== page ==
Joy Harjo makes history as first Native American to be named U.S. poet laureate

By Caitlin O'Kane

/ CBS News

Joy Harjo has made history as the first Native American be appointed U.S. poet laureate. Harjo was named as the nation's 23rd poet laureate on Wednesday.

Harjo, a member of the Muscogee Creek Nation, assumes a role that is tasked with raising the "national consciousness to a greater appreciation of the reading and writing of poetry," according to a statement from the Library of Congress. The position has existed within the The Library of Congress Poetry and Literature Center since 1937.

Harjo is the first Native American to serve as U.S. Poet Laureate and is a member of the Muscogee Creek Nation. Carlo Allegri/Getty Images

Harjo joins the ranks of Rita Dove, Tracy K. Smith, Louise Glück, Billy Collins, Stanley Kunitz, Robert Hass and others. She will take up her duties on September 19 – the opening day of the Library's annual literary session. She will kick off her term with a reading of her work in the Coolidge Auditorium at the Library of Congress, according to the statement.

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"Joy Harjo has championed the art of poetry – 'soul talk' as she calls it – for over four decades," Librarian of Congress Carla Hayden said in the statement.

"To her, poems are 'carriers of dreams, knowledge and wisdom,' and through them she tells an American story of tradition and loss, reckoning and myth-making," Hayden said. "Her work powerfully connects us to the earth and the spiritual world with direct, inventive lyricism that helps us reimagine who we are."

Harjo, who lives in her hometown of Tulsa, Oklahoma, will also be the first poet laureate from Oklahoma. She called the appointment a "tremendous honor."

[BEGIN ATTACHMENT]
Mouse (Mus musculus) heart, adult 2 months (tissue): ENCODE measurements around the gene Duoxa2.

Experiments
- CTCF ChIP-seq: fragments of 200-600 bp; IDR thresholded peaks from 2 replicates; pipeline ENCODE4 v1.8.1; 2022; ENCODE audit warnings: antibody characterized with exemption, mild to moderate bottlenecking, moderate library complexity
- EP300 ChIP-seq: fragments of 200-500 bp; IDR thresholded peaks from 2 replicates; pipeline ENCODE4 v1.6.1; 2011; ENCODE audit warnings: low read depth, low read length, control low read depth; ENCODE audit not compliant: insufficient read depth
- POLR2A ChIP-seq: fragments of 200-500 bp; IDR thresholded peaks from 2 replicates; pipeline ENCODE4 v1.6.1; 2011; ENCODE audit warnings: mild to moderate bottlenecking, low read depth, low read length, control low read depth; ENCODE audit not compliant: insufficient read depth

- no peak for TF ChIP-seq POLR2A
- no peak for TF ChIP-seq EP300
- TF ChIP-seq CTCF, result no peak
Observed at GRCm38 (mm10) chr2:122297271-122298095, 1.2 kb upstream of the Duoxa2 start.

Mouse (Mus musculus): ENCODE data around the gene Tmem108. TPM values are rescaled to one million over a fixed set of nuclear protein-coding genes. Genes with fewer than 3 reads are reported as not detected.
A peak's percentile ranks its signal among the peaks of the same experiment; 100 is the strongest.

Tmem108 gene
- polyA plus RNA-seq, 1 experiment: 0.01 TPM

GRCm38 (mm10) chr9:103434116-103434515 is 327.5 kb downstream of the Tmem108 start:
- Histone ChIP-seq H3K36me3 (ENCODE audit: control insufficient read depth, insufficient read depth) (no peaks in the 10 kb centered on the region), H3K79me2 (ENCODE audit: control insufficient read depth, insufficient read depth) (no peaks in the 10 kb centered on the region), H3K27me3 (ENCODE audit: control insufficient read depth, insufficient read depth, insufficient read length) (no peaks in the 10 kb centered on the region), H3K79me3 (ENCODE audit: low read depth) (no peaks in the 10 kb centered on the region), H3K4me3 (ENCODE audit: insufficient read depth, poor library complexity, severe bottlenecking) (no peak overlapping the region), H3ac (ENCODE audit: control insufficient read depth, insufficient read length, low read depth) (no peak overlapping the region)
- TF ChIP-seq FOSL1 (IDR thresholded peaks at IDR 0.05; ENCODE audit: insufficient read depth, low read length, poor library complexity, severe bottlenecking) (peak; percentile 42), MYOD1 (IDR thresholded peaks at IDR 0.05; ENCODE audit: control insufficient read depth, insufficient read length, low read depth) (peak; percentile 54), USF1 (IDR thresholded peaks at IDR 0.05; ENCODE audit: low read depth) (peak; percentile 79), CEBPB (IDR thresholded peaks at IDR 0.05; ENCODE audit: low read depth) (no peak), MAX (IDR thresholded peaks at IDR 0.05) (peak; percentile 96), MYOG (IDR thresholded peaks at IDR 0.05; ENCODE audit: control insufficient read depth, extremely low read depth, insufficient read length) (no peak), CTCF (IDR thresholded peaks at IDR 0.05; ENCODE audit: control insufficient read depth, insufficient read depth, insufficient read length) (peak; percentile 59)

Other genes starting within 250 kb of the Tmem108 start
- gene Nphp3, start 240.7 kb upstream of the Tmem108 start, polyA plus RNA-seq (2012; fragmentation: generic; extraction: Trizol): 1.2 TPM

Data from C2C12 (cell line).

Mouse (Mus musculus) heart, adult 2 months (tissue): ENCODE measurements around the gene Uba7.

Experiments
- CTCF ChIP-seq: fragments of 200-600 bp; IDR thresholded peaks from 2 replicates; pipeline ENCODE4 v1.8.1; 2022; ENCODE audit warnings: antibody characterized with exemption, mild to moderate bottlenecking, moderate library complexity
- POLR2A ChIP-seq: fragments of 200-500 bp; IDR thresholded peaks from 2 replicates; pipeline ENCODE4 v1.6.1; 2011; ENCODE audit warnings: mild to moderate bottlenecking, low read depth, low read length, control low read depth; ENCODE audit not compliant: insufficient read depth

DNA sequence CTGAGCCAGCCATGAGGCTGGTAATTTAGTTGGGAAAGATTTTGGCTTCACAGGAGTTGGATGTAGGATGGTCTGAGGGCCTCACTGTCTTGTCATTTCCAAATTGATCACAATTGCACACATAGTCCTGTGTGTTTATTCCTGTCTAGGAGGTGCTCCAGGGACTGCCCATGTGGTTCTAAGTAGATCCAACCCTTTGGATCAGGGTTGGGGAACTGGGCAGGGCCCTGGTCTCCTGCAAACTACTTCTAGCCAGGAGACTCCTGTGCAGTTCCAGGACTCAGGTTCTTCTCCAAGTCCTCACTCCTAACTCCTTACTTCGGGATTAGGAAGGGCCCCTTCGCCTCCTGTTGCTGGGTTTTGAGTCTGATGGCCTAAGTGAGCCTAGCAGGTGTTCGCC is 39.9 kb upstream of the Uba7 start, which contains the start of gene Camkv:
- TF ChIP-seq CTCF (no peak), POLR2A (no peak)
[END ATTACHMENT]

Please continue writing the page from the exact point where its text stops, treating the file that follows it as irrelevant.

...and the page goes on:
"I share this honor with ancestors and teachers who inspired in me a love of poetry, who taught that words are powerful and can make change when understanding appears impossible, and how time and timelessness can live together within a poem," Harjo said in the statement.

"I count among these ancestors and teachers my Muscogee Creek people, the librarians who opened so many doors for all of us, and the original poets of the indigenous tribal nations of these lands, who were joined by diverse peoples from nations all over the world to make this country and this country's poetry," she continued.

As the world's largest library, the Library of Congress is tasked with keeping the creative record of the United States as well as works from around the world. "It is the main research arm of the U.S. Congress and the home of the U.S. Copyright Office," the library's statement reads.

Now, the institution will be have a history-making poet laureate, who understands the timelessness of poetry, fostering the literary programs of our nation.

This Morning I Pray for My Enemies- Joy Harjo (2016)

And whom do I call my enemy?
An enemy must be worthy of engagement.
I turn in the direction of the sun and keep walking.
It's the heart that asks the question, not my furious mind.
The heart is the smaller cousin of the sun.
It sees and knows everything.
It hears the gnashing even as it hears the blessing.
The door to the mind should only open from the heart.
An enemy who gets in, risks the danger of becoming a friend.

First published on June 19, 2019 / 11:50 AM

© 2019 CBS Interactive Inc. All Rights Reserved.

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